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Viktor ULLMANN (1898-1944)
Piano Sonata No.4, op.38 [20:06]
Piano Sonata No.5, op.45 [17:53]
Piano Sonata No.6, op.49 [13:47]
Piano sonata No.7 [24:33] (Á mes enfants Max, Jean, Felice)
Maria Garzón (piano)
rec. Wyastone Concert Hall, Monmouth, UK, October 2012.
HÉRITAGE HTGCD 246 [76:28]

It is extremely pleasing to note the increasing number of records being released in recent years that have showcased music by that lost generation of composers who perished at the hands of the Nazis; Viktor Ullmann was numbered amongst them. Whilst much of what he wrote has been lost a goodly amount has survived including most of the 23 works he wrote while incarcerated in Terezin (Theresienstadt) the transit camp from whence he was dispatched to the gas chambers in Aushwitz. Sonatas 5, 6 and 7 were all composed in Terezin while the fourth was composed the year before he was sent there.
The more music by Viktor Ullmann I hear the more I am struck by a feeling of loss at the thought of such a talent being extinguished. Alice Herz-Sommer, a Prague-based Jewish pianist, who was also sent to Terezin, and who miraculously survived the holocaust, has appeared in several documentaries about those fearful times. She is the dedicatee of the fourth piano sonata and has always been a champion of Ullmann’s music. The sonata’s first movement is dominated by spiky rhythms reminiscent of Bartók but despite this there is an overall sense of gentle playfulness that at times is quite dreamy, particularly in its closing passages. The second movement also opens in a similar vein before taking on a more serious note which is hardly surprising given that it was composed in 1941 when good news was in extremely short supply. The music becomes increasingly anxious as the movement continues. It ends on a sad note. The third movement begins in classical style that is almost Bachian and this element dominates throughout. The sonata finishes with a flourish.
The fifth sonata Ullmann dedicated to his wife Elizabeth who died soon after their arrival in the camp. It is hard to imagine the despair this little family must have experienced with Ullmann trying desperately to keep busy composing while looking after and consoling his four young children who were with him in such appalling circumstances. There is no especial feeling of sadness expressed in this sonata’s opening movement - on the contrary it is quite gay in spirit. The second movement, however, is considerably darker in mood and this intense emotion is fully explored though he refuses to remain this way. He pulls himself up from the depths of despair with a brisk and humorous Toccatina whose delightful little tune bubbles along for its all too brief 47 seconds. This then leads to a Serenade which mixes caprice with a tinge of sad reflection. Some moments sound very like Debussy. The sonata finishes with a busy Fugato that ends on an upbeat note.
Ullmann’s sixth piano sonata is an example of his exploration of jazz. This was a common feature among composers at the time. It was written for Edith Kraus who played it many times in the camp and who became another champion of his music. She also managed to survive the horrors that befell them all. It is charming and delightful and while the first movement has an extremely poignant ending the overriding atmosphere is one of joy and fun. Given its birthplace, this is further testimony to the huge resolve Ullmann had. It enabled him to control his emotions and subjugate them to serve his music.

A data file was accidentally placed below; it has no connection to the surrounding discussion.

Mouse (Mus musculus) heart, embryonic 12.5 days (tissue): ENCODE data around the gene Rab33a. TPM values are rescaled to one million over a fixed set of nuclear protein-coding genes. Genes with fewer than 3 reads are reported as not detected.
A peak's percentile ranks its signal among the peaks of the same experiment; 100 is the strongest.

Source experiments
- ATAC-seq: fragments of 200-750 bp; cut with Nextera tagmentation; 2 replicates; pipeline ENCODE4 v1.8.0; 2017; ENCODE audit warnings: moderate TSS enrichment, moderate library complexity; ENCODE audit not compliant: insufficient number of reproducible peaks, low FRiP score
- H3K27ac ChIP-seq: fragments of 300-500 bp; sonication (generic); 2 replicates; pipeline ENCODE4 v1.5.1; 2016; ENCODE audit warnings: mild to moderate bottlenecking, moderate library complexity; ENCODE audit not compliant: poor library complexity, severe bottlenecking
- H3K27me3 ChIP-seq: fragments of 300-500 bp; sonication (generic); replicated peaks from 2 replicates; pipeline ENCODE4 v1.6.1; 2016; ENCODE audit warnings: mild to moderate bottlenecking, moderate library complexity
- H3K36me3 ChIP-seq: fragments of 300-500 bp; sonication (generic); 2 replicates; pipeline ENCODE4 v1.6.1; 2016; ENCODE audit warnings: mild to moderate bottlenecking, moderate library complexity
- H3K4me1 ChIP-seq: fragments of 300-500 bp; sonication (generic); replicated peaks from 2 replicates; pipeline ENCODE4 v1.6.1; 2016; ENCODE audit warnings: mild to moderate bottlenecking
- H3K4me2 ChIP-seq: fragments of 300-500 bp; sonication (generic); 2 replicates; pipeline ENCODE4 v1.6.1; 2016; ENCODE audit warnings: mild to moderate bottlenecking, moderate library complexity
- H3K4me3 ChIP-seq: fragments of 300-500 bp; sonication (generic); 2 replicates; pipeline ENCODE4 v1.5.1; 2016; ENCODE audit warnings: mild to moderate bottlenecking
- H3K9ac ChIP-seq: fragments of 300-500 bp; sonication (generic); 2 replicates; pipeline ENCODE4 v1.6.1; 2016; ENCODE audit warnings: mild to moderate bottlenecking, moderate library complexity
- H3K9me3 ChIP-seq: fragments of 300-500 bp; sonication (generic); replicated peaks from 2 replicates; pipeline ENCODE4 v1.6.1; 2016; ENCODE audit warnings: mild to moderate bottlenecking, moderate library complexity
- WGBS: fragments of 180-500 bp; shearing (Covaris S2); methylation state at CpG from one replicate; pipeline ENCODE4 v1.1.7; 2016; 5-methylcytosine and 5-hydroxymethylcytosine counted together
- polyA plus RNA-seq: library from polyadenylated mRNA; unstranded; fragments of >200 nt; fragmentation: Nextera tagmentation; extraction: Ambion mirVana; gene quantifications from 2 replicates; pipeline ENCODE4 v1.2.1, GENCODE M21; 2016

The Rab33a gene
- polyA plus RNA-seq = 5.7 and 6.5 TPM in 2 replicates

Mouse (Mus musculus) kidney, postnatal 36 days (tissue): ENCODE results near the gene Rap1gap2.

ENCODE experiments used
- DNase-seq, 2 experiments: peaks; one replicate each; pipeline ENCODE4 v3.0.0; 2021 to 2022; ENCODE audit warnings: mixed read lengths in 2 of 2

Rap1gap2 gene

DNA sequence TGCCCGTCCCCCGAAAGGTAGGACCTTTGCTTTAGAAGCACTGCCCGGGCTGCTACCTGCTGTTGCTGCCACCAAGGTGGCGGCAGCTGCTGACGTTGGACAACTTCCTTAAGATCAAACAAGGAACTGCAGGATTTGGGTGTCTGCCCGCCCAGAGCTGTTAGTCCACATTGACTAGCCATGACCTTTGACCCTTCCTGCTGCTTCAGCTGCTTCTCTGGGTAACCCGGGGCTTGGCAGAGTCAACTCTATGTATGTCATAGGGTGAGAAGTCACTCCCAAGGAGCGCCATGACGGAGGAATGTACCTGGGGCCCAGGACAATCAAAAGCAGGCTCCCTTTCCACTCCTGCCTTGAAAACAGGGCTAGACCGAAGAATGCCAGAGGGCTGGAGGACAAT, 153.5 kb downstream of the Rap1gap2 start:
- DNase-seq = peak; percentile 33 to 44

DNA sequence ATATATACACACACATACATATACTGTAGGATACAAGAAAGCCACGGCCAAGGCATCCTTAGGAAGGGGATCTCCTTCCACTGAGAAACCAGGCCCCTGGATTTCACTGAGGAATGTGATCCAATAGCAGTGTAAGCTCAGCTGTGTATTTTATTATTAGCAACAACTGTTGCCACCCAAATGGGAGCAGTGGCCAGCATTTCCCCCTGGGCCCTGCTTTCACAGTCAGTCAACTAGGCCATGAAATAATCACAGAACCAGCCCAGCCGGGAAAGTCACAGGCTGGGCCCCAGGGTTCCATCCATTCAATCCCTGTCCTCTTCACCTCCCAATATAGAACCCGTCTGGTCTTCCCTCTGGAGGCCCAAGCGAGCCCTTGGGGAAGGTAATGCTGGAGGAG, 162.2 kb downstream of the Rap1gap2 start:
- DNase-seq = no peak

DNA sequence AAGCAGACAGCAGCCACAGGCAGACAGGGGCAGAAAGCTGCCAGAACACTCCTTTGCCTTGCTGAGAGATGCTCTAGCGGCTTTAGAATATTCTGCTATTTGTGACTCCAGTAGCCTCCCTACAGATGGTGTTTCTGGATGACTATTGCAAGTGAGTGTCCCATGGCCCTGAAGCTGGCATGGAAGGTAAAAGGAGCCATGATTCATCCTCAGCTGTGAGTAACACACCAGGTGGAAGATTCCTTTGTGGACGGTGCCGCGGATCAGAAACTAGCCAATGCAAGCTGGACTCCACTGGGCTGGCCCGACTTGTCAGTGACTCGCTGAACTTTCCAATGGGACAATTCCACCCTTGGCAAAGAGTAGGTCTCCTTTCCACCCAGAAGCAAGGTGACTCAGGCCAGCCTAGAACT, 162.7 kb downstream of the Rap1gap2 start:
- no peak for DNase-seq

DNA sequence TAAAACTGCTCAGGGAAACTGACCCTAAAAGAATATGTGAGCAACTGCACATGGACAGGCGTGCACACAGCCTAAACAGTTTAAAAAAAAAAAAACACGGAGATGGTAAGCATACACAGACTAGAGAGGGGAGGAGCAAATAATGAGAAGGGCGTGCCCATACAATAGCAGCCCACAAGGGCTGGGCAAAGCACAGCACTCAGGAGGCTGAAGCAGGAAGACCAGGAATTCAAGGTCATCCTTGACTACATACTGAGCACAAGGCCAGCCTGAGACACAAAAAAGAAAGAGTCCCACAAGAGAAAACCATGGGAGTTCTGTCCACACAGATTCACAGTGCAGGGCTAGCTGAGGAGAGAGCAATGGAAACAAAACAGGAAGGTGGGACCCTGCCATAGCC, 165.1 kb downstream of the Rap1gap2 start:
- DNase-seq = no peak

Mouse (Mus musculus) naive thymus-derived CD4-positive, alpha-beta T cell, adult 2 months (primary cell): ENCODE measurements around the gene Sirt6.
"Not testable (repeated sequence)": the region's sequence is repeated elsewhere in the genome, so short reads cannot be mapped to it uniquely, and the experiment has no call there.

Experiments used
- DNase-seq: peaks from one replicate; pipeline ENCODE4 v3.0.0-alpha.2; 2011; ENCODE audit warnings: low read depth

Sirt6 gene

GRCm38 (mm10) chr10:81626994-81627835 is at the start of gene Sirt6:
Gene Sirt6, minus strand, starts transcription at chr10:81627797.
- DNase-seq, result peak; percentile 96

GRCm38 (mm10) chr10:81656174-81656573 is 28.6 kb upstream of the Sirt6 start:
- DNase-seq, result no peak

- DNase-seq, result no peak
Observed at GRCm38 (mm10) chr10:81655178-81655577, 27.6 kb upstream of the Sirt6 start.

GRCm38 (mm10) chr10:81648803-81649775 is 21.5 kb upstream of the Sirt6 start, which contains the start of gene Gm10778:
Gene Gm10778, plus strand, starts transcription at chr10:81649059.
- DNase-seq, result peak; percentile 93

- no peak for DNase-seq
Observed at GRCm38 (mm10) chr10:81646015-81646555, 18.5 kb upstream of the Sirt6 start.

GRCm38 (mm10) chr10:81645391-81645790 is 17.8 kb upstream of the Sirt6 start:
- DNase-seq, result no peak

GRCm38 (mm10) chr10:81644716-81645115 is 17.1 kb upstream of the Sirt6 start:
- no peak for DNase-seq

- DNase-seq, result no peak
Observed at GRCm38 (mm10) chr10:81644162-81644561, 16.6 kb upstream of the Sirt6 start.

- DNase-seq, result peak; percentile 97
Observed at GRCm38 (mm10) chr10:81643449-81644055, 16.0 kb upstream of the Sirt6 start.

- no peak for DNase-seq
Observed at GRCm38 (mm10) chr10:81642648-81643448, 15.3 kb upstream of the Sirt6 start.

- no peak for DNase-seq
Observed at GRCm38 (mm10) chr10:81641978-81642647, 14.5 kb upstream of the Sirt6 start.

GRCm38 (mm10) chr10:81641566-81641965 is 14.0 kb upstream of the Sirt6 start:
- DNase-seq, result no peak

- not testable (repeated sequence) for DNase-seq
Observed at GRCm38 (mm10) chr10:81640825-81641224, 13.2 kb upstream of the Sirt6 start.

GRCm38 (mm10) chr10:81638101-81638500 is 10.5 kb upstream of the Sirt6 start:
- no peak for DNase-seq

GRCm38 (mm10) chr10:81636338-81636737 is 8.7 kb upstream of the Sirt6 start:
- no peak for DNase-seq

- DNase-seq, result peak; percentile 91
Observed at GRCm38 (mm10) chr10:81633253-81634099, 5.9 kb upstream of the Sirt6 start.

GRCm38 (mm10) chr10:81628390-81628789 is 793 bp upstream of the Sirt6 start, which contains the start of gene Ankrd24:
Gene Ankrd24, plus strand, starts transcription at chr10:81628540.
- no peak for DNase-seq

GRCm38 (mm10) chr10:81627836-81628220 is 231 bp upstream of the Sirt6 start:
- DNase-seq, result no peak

The seventh and last of Ullmann’s piano sonatas is the longest of his compositions in this genre. It is almost akin to a musical autobiography in which he quotes his obvious loves in the shape of quotations and allusions to such composers as Bach, Mahler, Schoenberg and Wagner. Into this mix he adds echoes of Slovak hymns, Lutheran chorales and even a Hebrew folksong that informs the final movement. The booklet notes correctly attribute Ullmann’s dedication of this sonata to three of his children Max, Jean and Felice (Pavel, born in 1940 had already died in the camp). The track listings mistakenly give it as being for the 5th. Jean and Felice were sent to England via Sweden on one of the kindertransports and survived. Max died in Auschwitz along with his father. The sonata is a wonderful tribute to life and its final movement cleverly fuses a Hebrew song with strains of the Slovak National anthem, a Hussite song, J. Cruger’s hymn “Now thank we all our God”, the name of B-A-C-H and even an allusion to Wagner’s Tristan and Isolde in its glorious closing bars. What a final declaration on life this last composition is. It so eloquently illustrates Ullmann’s statement concerning his time in Terezin that "By no means did we sit weeping on the banks of the waters of Babylon. Our endeavour with respect to arts was commensurate with our will to live." It is all the more heartrending to listen to when you know the back-story.
Spanish pianist Maria Garzón dedicated the disc to Alice Herz-Sommer and Edith Kraus. It also carries an in memoriam to Jeanne Mckintosh, a member of the resistance tortured and murdered by the Nazis. Garzón plays all four of these valuable works with obvious reverence allowing the music to sing out and weave its spell. It’s a fitting tribute to a man who found, even in the direst circumstances of life in Terezin, a spirit that refused to be extinguished. Somehow he managed to harness the strictures of camp life to his creative will. I commend this disc to any admirer of Ullmann and the other composers who perished in the holocaust.
Steve Arloff